Wolff-Parkinson-White Syndrome (WPW)
What is Wolff-Parkinson-White syndrome?
In Wolff-Parkinson-White syndrome (WPW) an abnormal electrical pathway directly connects the atria (the top chambers of the heart) to the ventricles (the bottom chambers of the heart), bypassing the atrioventricular (AV) node.
In a healthy heart, the AV node slows electrical impulses. So in a patient with WPW, electrical impulses arrive at the ventricles too early, disturbing the normal heart rhythm.
WPW is thought to be caused by a small heart muscle fibre that forms slightly out of place during development in the womb. There is very little evidence of any genetic form of WPW.
People with WPW are at risk of developing a potentially dangerous rapid heart rhythm.
WPW can be diagnosed from a collection of abnormalities that show up together on a simple 12-lead electrocardiogram (ECG) test. If your doctor suspects you have a concealed form of WPW he will advise you to have an adenosine challenge to confirm your diagnosis.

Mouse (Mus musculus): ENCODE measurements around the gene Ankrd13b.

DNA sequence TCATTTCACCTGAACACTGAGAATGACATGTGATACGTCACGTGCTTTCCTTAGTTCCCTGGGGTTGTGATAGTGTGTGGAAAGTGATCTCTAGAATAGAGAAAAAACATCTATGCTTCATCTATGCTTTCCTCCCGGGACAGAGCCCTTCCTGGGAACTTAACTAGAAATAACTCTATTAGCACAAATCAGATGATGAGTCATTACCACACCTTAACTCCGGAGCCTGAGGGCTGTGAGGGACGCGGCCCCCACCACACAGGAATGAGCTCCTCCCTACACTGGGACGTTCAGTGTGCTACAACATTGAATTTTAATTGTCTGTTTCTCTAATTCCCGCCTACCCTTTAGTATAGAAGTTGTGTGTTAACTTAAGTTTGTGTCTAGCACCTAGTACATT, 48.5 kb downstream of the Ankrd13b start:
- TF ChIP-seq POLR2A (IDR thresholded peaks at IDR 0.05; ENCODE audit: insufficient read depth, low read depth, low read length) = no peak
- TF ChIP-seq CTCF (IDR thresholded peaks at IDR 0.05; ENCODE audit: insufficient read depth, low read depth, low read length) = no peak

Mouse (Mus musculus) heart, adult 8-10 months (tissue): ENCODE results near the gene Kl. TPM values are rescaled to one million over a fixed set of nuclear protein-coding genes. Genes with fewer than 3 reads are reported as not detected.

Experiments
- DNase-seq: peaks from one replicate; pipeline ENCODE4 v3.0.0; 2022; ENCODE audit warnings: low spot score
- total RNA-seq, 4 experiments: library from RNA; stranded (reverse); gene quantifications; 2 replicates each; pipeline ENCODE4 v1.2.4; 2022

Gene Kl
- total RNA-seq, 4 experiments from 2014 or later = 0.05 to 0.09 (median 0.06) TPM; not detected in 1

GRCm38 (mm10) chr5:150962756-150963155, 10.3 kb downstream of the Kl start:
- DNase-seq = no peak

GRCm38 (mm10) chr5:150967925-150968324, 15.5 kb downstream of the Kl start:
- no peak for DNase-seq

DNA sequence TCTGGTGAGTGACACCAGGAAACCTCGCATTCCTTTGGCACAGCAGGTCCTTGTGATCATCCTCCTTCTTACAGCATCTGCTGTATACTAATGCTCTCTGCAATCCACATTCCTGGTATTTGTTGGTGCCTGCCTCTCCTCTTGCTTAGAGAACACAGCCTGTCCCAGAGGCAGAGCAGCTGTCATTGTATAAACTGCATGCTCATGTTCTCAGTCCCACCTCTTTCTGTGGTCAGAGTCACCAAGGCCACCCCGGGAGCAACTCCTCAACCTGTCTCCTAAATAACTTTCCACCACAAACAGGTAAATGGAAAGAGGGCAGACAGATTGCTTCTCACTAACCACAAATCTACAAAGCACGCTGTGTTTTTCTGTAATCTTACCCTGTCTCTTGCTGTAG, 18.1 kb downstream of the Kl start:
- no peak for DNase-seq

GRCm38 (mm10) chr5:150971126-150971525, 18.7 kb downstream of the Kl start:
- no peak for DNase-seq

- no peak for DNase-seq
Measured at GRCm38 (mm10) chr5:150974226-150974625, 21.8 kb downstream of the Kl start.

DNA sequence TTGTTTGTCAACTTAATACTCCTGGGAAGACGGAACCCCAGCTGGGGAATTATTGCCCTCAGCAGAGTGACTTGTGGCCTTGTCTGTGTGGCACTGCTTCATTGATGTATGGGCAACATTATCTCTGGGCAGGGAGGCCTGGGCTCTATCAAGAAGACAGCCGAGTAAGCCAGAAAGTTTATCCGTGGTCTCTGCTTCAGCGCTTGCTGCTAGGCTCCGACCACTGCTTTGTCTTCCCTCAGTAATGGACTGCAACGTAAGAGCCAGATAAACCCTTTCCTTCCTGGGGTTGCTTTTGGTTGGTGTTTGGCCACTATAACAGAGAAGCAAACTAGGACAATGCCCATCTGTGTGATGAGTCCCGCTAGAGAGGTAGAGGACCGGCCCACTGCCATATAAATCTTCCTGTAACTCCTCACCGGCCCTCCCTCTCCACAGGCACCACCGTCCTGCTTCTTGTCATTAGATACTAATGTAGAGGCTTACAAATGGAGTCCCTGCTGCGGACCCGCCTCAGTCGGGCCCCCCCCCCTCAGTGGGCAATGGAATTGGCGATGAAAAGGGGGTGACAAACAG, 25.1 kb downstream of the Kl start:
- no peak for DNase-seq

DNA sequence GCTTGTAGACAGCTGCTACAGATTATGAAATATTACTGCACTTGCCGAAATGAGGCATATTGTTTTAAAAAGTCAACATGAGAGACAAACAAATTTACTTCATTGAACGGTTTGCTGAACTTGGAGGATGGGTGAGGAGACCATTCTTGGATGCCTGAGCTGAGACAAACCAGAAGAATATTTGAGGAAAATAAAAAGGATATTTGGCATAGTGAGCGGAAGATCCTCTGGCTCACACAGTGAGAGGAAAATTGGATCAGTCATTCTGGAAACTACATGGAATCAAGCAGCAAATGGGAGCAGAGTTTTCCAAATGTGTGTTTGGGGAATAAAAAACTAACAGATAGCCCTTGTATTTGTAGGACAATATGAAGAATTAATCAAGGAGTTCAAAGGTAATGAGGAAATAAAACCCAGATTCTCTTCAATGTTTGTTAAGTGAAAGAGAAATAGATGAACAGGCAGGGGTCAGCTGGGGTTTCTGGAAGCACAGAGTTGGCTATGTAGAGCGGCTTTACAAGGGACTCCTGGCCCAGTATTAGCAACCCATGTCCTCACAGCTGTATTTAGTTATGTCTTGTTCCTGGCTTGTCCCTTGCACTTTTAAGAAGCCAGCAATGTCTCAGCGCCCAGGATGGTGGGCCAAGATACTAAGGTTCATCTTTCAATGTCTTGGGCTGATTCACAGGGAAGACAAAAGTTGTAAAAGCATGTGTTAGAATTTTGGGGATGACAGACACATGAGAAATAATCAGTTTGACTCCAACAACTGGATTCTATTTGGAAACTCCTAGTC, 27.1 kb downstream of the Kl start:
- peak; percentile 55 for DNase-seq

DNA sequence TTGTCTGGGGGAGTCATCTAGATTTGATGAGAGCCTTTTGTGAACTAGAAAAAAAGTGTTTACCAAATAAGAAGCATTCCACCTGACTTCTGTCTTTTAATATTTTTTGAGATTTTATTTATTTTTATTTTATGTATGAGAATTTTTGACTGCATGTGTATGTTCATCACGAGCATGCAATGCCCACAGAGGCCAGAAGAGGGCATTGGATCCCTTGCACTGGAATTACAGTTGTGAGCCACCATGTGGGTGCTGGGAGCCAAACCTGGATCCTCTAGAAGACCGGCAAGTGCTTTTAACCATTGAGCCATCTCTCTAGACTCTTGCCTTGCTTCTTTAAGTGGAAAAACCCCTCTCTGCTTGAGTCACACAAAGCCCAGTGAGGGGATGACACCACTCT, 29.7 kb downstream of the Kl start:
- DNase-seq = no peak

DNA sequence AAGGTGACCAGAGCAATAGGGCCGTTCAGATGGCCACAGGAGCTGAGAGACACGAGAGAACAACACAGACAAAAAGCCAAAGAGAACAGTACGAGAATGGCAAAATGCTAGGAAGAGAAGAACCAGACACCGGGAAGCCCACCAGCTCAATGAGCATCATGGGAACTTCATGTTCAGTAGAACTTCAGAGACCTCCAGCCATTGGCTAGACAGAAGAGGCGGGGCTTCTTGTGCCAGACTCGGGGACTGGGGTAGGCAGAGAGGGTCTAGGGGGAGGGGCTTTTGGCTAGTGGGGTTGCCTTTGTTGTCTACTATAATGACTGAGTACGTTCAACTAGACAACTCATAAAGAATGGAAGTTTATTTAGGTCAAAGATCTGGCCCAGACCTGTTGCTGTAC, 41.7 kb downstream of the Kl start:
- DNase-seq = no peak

Adenosine is a naturally occurring substance found in all of us. The adenosine briefly blocks normal conduction through the AV node, which slows your heart rate and unmasks ECG changes in patients who have a concealed form of WPW.
Your doctor will administer the drug through a vein in your arm and record your ECG. The ECG will record how your heart reacts to the adenosine that allows the doctor to collect detailed information about the cause of your potential arrhythmia.
Patients diagnosed with WPW frequently undergo an electrophysiology study and radiofrequency ablation. Radiofrequency ablation is a curative procedure that will destroy the extra pathway that causes the arrhythmia.
Following discharge from hospital patients are routinely able to return to normal daily activities, including returning to work.